Loot Crate’s Loot Fright crates are one of the most popular crate lines we offer. Lovers of horror usually start young (I saw Alien when I was 7 years old), and that love will stay with us until we’re a handsome pile of bones hanging outside someone’s door every Halloween (that’s actually in my will).
Our new Loot Fright crate theme – Roasting on an Open Fire – introduces Monster Seasons by artist Alex Pardee. Monster Seasons is a series of holiday-themed figures created from the mind of Alex. For the first figure, Alex gave us his spin of Krampus, the mythical Christmas creature who punishes children that have misbehaved. Alex’s take on Krampus is both unique and exciting. We had a chance to interview Alex about his partnership with Loot Crate, his creative process, and what his favorite holiday-horror themed movies are.
Check out this exclusive interview with Alex and grab your Roasting on an Open Fire Loot Fright crate before they sell out!
How did your partnership with Loot Crate begin?
I got the opportunity because I have worked with some of the Loot Crate team in other aspects in the past, and kept in communication with them over time as they grew to where they are now. Loot Crate actually approached me to collaborate on their Loot Fright Crate, and I jumped at the chance. At first, because they do so much cool licensed stuff, we were considering teaming me up with another horror property and making something that people may already be familiar with, but the more we talked, the more it made sense for me to pitch them something more personal and original, which is where my “Monster Season” series came into play. And that seemed like a great fit all around because on one hand, you have these holiday icons (Krampus, The Easter Bunny, etc) that fans are familiar with, but on the other hand you have my demented little weird spin on the folklore and the designs. That made it really fun.
How did Monster Seasons come about?
I’m always looking for an idea that FEELS like it’s always existed, but for the most part, it hasn’t. Like I imagine when Peanut Butter and Jelly was discovered, whoever ate it was like “C’mon, this HAS to have already been a thing for while, right!?” And MONSTER SEASON was kind of like that for me. I absolutely love most holidays, and the lore behind a lot of the iconic characters has always been really interesting to me. Seeing how the lore usually started hundreds of years ago from other cultures and then twisted and deformed into the more commercial lore that we all know about today, made me interested in imagining if that lore got twisted in a different direction. A direction that fit the other type of mythology I admire, which is monsters. There has definitely been loose similar concepts over the years, and I’m not comparing this to peanut butter and jelly (which is pretty incomparable) but what interested me about creating this was that I got to use very loose and scattered existing lore as an inspiration to create MY versions of what these holiday icons might be if they existed in some parallel universe.
What was your creative process in designing Mr. Krampus?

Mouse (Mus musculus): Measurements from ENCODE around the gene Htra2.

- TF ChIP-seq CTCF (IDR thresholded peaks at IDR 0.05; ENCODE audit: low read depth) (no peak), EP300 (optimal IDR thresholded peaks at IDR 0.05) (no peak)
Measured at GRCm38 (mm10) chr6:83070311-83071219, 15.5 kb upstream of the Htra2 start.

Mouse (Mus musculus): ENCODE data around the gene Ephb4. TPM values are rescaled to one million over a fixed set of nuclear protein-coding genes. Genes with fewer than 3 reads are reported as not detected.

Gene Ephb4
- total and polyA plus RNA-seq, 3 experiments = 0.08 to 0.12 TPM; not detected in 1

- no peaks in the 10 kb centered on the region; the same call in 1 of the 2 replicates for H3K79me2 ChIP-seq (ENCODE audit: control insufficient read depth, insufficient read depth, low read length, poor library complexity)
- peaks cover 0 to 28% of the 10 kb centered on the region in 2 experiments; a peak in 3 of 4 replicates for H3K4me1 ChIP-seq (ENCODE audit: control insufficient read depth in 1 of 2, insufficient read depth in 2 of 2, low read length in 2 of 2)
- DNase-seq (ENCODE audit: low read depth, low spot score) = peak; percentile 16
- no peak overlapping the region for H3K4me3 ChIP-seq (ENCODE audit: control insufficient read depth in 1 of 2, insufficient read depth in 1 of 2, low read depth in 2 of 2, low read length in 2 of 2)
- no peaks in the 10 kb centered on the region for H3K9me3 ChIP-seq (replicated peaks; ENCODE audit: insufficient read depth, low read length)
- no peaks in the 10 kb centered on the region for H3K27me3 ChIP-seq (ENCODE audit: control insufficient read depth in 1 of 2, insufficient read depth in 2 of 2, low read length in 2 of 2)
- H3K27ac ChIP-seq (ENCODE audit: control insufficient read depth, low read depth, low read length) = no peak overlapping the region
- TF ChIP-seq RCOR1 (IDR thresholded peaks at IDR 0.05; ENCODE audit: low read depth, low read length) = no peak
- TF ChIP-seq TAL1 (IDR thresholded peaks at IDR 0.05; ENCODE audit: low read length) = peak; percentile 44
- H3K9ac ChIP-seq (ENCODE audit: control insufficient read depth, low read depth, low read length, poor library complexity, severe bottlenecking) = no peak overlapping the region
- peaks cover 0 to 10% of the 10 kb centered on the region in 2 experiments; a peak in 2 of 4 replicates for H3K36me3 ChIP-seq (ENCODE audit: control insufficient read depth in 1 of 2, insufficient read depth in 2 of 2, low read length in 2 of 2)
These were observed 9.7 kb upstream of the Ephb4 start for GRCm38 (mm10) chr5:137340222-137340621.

In terms of the actual design and “look” of Mr. Kramp, I wanted to keep a similar spirit to the iconic physical traits of Krampus: Horns, fur, hoofs, a bag with a kid in it, etc. But a lot of the existing Krampus designs portray him as this cool, badass demon, almost muscular and vicious. The lore that I created around Mr. Kramp involves a portley high school teacher getting BITTEN by a Krampus and thus, evolving into a Krampus himself, so I wanted the design of his body to be all different than usual.
Regarding the approach to the design of the TOY, however, was very different than when I’m just scribbling or splattering paint. In my case, I’m a mess when I draw or paint. Not just a mess, like there’s garbage all around and paint splatters. More like I just scribble and scribble and make up these shapes and forms that couldn’t really exist in real life, but they aesthetically work on paper in two dimensions. But when I am designing a toy or a sculpture, I have to keep in mind that at least SOME rules of physics have to exist. So I still approach the design similarly. I scribble until something looks and feels right. But then, I spend days pulling the 3 hairs I have left in my head out trying to figure out how that one weird scribble would look from the front, back, side, etc. Which is very hard for me.
What future seasons can fans look forward to?
We’ve talked about some obscure holidays, which I have some fun ideas for but not sure if I can discuss them. But we will for sure explore some of the more iconic holidays, like Easter, and Valentine’s Day, that are RIPE for making more demented versions of.
Are there other genres besides horror you’d like to make designs for?
I love horror, but also I love sci-fi and fantasy. There’s a big crossover there so its not that much of a departure. I would LOVE to design some cute children’s toys though, non-horror, G-rated. I think that would be a fun experiment since I have no idea when I’m being demented.
With the mixing of horror and holidays, what is your favorite horror and favorite holiday film?
I think my favorite Horror-Holiday film will have to be the anthology film TRICK r TREAT. It has such a good Halloween vibe and it has a lot of FUN, which seems to go missing from a lot of horror movies these days. But I love the original BLACK CHRISTMAS film too. It’s so messed up.
Thanks to Alex for the interview and we’re really excited about Monster Seasons and the awesome creatures he will be designing for future crates.
Don’t forget to grab your Roasting on an Open Fire Loot Fright crate before they sell out because once they’re gone, they’re gone. And that’s one nightmare you don’t want to experience!